Getting First Place in a Business Plan Competition As my readers know, twice a year I judge the Connecticut Business Plan Competition (www.entrepreneurshipfoundation.org/contest.html), where students from business schools and undergraduate business programs throughout Connecticut compete for cash …Read more. The New, Improved (But Still Problematic) Regulation A When last week's column, "Equity Crowdfunding, A Year Later" was released last week, a number of sharp-eyed readers sent emails saying, "Hey, Cliff, great column, but didn't the SEC do something about this last month?" Be assured, dear readers, I …Read more. Equity Crowdfunding, a Year Later In October 2013, the U.S. Securities and Exchange Commission issued proposed regulations to implement the provisions of Title III of the Jumpstart Our Business Startups Act of 2012. Under Title III, startup companies would be allowed to use …Read more. Dealing with Competition: Knowing Your Competitive Advantage (part 2 of 2) Once you have identified the four different types of competitor (identified in last week's column), you now have to develop a strategy for crushing each and every one of them. No matter what business you are in, your success will come to some extent …Read more.more articles
What People Really, Really Want When They Buy Online
"I'm in the process of setting up a Web site to sell antiques and collectibles. I'm not exactly sure what type of merchandise I should be carrying. Do you have any advice on what people are looking for when they shop online and what sort of content I should have on my Web site?"
Oh, boy, do I ever …
When people search online, there are four things they are looking for (some people look for all of these, others just one or two).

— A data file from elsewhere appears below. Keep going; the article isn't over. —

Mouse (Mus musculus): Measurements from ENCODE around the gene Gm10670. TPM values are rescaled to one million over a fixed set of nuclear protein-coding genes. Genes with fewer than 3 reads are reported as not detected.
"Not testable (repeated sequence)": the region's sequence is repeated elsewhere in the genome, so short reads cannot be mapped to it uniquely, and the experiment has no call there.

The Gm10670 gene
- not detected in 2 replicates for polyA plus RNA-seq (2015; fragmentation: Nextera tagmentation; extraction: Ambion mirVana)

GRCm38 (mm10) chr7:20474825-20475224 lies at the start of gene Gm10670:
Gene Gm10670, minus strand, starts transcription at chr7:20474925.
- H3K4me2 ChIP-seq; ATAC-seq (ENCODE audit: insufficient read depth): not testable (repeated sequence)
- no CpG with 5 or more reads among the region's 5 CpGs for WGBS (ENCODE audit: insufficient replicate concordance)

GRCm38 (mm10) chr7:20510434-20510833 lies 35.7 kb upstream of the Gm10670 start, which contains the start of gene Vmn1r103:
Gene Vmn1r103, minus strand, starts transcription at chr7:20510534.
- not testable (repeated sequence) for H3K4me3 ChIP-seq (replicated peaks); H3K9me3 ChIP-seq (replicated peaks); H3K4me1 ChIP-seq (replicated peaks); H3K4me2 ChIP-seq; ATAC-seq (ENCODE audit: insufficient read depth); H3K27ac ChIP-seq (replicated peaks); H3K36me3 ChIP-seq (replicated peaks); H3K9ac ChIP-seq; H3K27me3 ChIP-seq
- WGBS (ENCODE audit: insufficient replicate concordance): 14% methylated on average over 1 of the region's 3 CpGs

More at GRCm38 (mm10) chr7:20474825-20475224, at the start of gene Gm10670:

First, they are looking for information. The Internet is all about content and making it accessible to interested people free of charge. Your Web site should not just be a "store." It should be a source of information about certain types of antiques and collectibles that people are interested in knowing more about.
And not just any kind of information. I've said it before in this column and will do so again now: Everything that appears on your Web site should be cool, compelling content. People these days have short attention spans and expect to have a measure of fun, excitement or drama when they do stuff online. Your content must be interesting, captivating and entertaining — the sort of stuff people will e-mail their friends about, creating a positive buzz for your Web site.
Second, they are looking for stuff they can't find in their local stores. I have a Smith Corona typewriter that I bought in the early 1990s. Because I'm a fairly fast typist, I just find it a lot easier to use an old-fashioned typewriter to address envelopes and create mailing labels than to print them from Microsoft Outlook. Needless to say, I'm not able to find replacement parts, print wheels, ribbon cartridges and correction spools for a 1990s-era typewriter in my local Staples or Office Depot outlets.
So where do I get these typewriter supplies when I need them? EBay! There are several eBay Stores that actually specialize in typewriter parts, and I'm one of their best buyers.